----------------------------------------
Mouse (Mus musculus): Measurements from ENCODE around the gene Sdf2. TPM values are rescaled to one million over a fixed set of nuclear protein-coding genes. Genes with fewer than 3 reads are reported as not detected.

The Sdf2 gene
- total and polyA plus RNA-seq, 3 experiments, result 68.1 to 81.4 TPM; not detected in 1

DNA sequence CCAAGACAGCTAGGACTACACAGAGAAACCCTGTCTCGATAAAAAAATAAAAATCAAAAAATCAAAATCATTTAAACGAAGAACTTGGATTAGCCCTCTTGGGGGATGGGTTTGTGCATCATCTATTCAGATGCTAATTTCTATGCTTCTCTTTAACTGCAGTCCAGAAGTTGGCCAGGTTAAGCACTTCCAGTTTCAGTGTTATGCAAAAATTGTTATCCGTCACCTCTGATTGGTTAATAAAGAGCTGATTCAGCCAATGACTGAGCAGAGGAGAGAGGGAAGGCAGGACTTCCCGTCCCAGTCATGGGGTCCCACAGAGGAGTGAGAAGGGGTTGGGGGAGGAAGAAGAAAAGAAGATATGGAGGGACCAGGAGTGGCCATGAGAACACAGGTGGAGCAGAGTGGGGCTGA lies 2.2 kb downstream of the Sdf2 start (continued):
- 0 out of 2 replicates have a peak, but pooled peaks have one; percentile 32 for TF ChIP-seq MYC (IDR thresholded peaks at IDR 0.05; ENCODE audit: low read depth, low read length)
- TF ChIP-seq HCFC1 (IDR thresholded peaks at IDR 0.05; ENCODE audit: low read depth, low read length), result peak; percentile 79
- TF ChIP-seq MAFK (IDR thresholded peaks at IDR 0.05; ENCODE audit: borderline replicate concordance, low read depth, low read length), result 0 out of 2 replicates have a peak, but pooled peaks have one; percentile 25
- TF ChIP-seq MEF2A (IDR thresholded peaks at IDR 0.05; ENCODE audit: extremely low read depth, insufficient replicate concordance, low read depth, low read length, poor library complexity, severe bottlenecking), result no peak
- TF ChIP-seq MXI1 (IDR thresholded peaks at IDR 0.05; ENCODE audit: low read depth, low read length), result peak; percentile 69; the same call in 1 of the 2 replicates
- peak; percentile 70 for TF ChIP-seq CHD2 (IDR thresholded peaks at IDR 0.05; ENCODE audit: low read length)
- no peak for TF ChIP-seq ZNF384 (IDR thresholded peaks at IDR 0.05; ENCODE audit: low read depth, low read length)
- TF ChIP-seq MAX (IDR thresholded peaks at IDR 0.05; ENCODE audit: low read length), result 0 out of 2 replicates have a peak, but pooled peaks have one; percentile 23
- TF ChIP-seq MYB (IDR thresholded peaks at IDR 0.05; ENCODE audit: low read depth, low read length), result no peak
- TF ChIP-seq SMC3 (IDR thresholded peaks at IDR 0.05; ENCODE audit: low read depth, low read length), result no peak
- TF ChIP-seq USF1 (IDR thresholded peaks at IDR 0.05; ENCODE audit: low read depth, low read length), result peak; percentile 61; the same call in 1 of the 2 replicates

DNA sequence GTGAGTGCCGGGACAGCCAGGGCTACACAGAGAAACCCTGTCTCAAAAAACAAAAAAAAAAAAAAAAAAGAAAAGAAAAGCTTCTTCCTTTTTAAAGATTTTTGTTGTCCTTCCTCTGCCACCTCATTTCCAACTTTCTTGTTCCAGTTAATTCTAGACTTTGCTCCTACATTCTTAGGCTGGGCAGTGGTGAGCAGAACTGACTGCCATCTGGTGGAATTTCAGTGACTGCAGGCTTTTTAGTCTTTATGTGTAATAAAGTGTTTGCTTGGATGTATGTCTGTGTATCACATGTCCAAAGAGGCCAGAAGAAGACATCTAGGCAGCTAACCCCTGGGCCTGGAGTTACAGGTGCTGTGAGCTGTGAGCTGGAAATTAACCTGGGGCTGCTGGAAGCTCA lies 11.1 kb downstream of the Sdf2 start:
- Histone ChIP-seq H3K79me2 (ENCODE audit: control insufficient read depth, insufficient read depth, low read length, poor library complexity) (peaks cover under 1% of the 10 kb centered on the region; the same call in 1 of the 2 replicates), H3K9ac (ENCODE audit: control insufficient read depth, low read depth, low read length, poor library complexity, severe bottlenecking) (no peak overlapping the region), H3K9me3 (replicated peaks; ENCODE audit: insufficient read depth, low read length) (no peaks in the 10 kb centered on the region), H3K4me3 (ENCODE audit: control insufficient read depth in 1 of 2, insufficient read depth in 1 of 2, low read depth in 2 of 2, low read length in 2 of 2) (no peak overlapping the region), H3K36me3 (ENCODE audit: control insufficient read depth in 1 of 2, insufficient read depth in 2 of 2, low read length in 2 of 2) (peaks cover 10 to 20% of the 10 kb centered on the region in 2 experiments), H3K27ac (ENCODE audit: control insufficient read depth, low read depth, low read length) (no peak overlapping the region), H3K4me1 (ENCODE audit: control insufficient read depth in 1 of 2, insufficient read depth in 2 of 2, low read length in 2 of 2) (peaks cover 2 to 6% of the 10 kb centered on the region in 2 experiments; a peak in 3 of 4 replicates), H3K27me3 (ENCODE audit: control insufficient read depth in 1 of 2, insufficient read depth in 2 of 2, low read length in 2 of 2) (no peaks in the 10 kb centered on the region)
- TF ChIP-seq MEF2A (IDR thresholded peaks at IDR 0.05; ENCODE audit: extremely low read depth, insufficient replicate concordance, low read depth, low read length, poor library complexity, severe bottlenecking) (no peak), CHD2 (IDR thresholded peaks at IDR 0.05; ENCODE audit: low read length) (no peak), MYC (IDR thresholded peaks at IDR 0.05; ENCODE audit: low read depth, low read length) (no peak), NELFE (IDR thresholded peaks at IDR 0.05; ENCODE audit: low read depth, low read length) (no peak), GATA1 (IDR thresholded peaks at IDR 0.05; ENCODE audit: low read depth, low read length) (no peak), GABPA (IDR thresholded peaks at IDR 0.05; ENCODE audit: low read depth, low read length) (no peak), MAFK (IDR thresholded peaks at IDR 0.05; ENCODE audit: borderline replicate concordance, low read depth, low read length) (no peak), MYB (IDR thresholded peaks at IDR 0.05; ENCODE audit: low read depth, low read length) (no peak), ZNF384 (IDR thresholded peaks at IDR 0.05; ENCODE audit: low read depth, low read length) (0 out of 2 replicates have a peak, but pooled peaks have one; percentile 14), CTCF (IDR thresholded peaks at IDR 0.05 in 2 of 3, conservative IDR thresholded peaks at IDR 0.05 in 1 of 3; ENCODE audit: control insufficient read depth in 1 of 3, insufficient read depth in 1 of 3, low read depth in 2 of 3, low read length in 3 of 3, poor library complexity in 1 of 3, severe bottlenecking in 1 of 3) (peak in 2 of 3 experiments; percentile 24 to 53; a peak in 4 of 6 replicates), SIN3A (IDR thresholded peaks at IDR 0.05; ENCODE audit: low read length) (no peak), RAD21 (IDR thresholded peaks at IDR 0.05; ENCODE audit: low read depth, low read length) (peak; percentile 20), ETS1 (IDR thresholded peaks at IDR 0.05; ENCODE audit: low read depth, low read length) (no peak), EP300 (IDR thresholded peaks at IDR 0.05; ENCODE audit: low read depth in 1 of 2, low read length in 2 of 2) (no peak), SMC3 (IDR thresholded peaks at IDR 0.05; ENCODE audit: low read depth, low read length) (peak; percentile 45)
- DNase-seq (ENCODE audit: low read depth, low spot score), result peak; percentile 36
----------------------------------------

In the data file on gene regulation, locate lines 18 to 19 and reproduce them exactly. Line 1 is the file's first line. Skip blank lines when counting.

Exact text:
- TF ChIP-seq MEF2A (IDR thresholded peaks at IDR 0.05; ENCODE audit: extremely low read depth, insufficient replicate concordance, low read depth, low read length, poor library complexity, severe bottlenecking) (no peak), CHD2 (IDR thresholded peaks at IDR 0.05; ENCODE audit: low read length) (no peak), MYC (IDR thresholded peaks at IDR 0.05; ENCODE audit: low read depth, low read length) (no peak), NELFE (IDR thresholded peaks at IDR 0.05; ENCODE audit: low read depth, low read length) (no peak), GATA1 (IDR thresholded peaks at IDR 0.05; ENCODE audit: low read depth, low read length) (no peak), GABPA (IDR thresholded peaks at IDR 0.05; ENCODE audit: low read depth, low read length) (no peak), MAFK (IDR thresholded peaks at IDR 0.05; ENCODE audit: borderline replicate concordance, low read depth, low read length) (no peak), MYB (IDR thresholded peaks at IDR 0.05; ENCODE audit: low read depth, low read length) (no peak), ZNF384 (IDR thresholded peaks at IDR 0.05; ENCODE audit: low read depth, low read length) (0 out of 2 replicates have a peak, but pooled peaks have one; percentile 14), CTCF (IDR thresholded peaks at IDR 0.05 in 2 of 3, conservative IDR thresholded peaks at IDR 0.05 in 1 of 3; ENCODE audit: control insufficient read depth in 1 of 3, insufficient read depth in 1 of 3, low read depth in 2 of 3, low read length in 3 of 3, poor library complexity in 1 of 3, severe bottlenecking in 1 of 3) (peak in 2 of 3 experiments; percentile 24 to 53; a peak in 4 of 6 replicates), SIN3A (IDR thresholded peaks at IDR 0.05; ENCODE audit: low read length) (no peak), RAD21 (IDR thresholded peaks at IDR 0.05; ENCODE audit: low read depth, low read length) (peak; percentile 20), ETS1 (IDR thresholded peaks at IDR 0.05; ENCODE audit: low read depth, low read length) (no peak), EP300 (IDR thresholded peaks at IDR 0.05; ENCODE audit: low read depth in 1 of 2, low read length in 2 of 2) (no peak), SMC3 (IDR thresholded peaks at IDR 0.05; ENCODE audit: low read depth, low read length) (peak; percentile 45)
- DNase-seq (ENCODE audit: low read depth, low spot score), result peak; percentile 36